Walking in the footsteps of giants
Portstewart Travel Blog› entry 3 of 11 › view all entries
At 4:30 I just got dressed and walked out to the train station. Almost all the doors were locked so I had to walk almost the entire perimeter to get back to the train. I checked in really quickly, despite checking my bag (didn't want to have the haggis taken away) and them taking individual pictures of everyone going through security. They then checked your picture just before you boarded to make sure it was you. Got into Belfast and up to the rental car place, only to be told that their only automatic was not returned in time despite me reserving it months ago. I waited an hour before I gave up and rented one from another agency.
Sorry, out of time so I'll finish this later.
Ok, I'm back now. I walked out to my car and of course tried to get in on the wrong side. I think I made a pretty graceful recovery though, as I just put my bag into the seat like I meant to do that. So after finally getting my car, I sat inside and basically stared at the controls for awhile. The setup is essentially the same, except the turn signal is on the left side, oh and the steering wheel is on the right side of the car. I pulled out and didn't hurt anyone so that was good. But I couldn't get out of the parking lot for another 20 minutes because they had started repaving a section of the rental car lot that was blocking the only exit. I couldn't back up either as some guy came up right behind me as I waited.
It's really disorienting driving on the other side. I no longer seem to have a natural feel for the size of my car or how far I am to the right or the left. As a result, I did drive over a curb or two, but not too bad given I was so new to this. I'd rather err to the left then to the right and hit some oncoming car I figure. Somehow I managed not to make any wrong turns and I was in Carrickfergus in no time. I stopped quick to check out the castle and the sea, before taking off again.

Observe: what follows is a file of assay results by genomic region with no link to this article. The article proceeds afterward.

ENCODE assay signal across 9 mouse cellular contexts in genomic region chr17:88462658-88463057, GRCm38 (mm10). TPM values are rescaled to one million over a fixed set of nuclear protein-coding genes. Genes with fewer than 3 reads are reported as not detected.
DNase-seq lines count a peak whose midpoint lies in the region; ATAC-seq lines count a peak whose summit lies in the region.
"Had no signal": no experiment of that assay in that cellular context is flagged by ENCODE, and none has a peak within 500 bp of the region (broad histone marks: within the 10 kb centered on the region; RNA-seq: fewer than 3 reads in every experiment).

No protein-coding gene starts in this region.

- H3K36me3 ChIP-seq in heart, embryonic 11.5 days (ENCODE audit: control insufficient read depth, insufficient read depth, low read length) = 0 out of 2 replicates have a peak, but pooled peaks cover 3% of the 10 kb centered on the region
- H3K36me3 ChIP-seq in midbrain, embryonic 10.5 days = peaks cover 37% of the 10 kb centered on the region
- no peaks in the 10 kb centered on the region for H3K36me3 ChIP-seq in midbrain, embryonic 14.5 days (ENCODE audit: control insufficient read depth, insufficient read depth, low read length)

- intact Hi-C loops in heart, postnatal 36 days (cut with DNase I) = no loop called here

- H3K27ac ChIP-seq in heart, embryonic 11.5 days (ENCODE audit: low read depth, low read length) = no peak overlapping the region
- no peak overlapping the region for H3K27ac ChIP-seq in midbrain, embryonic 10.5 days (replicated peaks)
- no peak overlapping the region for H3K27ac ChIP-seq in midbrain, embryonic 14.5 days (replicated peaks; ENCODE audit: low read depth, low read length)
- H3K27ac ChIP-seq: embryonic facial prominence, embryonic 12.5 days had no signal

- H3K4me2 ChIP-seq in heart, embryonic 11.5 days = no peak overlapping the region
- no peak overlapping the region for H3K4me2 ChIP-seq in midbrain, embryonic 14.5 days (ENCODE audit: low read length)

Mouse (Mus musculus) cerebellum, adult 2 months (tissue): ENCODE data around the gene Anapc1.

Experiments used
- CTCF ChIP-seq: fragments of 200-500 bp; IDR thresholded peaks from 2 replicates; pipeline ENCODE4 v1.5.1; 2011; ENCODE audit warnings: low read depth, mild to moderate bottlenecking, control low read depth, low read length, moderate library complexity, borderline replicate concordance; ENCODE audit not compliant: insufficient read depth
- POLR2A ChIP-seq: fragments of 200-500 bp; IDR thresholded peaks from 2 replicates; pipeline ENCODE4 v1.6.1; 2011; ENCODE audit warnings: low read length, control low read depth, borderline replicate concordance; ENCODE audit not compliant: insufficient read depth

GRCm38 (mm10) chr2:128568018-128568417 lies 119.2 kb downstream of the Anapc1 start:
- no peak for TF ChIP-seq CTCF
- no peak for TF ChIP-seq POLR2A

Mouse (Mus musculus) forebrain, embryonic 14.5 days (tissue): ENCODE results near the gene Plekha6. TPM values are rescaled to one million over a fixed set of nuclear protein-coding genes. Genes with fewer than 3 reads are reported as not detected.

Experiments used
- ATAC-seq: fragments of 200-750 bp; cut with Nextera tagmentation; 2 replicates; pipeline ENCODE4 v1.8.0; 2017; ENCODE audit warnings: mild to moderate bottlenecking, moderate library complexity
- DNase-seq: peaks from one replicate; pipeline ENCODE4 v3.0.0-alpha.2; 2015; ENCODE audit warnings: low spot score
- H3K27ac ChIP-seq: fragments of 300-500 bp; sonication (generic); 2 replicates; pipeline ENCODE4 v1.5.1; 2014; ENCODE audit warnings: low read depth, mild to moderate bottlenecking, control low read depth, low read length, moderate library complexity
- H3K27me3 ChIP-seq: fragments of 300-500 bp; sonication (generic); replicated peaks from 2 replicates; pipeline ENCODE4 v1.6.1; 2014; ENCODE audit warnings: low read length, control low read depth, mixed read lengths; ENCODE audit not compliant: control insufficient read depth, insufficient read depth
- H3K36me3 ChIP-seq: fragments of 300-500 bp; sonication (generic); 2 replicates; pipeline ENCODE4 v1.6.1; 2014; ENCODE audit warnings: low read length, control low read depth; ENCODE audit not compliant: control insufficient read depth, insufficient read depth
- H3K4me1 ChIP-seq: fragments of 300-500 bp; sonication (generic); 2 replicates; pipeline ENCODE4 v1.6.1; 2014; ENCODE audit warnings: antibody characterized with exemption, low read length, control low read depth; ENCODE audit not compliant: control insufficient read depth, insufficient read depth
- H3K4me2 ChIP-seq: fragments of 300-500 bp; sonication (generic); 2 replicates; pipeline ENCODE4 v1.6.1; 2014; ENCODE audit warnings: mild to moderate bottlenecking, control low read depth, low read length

My first big stop was at Carrick-a-rede rope bridge. It is along the coast at the end of a long path up a steep hill is this bridge that connects the mainland with a rugged stone island covered with tufts of thick grass. Along the mainland at this place the cliffs are a stark white with sandy beaches and strong waves pushing up at the shore.
Just a few miles down the road is the Giant's Causeway which is very difficult to describe without photos. Essentially nature has created incredibly unusual rock formations consisting of tall rocks that are almost identical hexagonal shapes. They are all about a foot in diameter on the surface, though their heights varied widely from a few inches to 30 feet. The result is this crazy looking uneven pillar structures that are perfect for climbing on as they create almost an uneven staircase. I'll post pictures soon and you can decide if my description makes any sense at all.
It was getting to be late afternoon and I still didn't have a place to stay for the night, so I found a hostel in my Lonely Planet that sounded good as it had a kitchen for me to cook my haggis. :) As I walked up, I ran into the Australian woman from the Causeway and her two daughters who immediately invited me to dinner with them. I quickly got a room and walked with them down to the center of Port Stewart a pretty little coastal town known for its surfing. Her name was Helen and her daughters were Alex and Emma who were my age. We found a cute little pub and enjoyed beer and Bushmills (whiskey that is brewed about 5 miles away) with our dinners.
I got back to the hostel and microwaved my haggis sharing it with the rest of the guests. It wasn't that bad. It looked like raw hamburger meat except that it was black and white instead of red and white. The flavor was like a really salty smoked pork. Several of the guests were surprised and ate several bites of it, but it was huge so I did throw a lot away. But I've now tried haggis!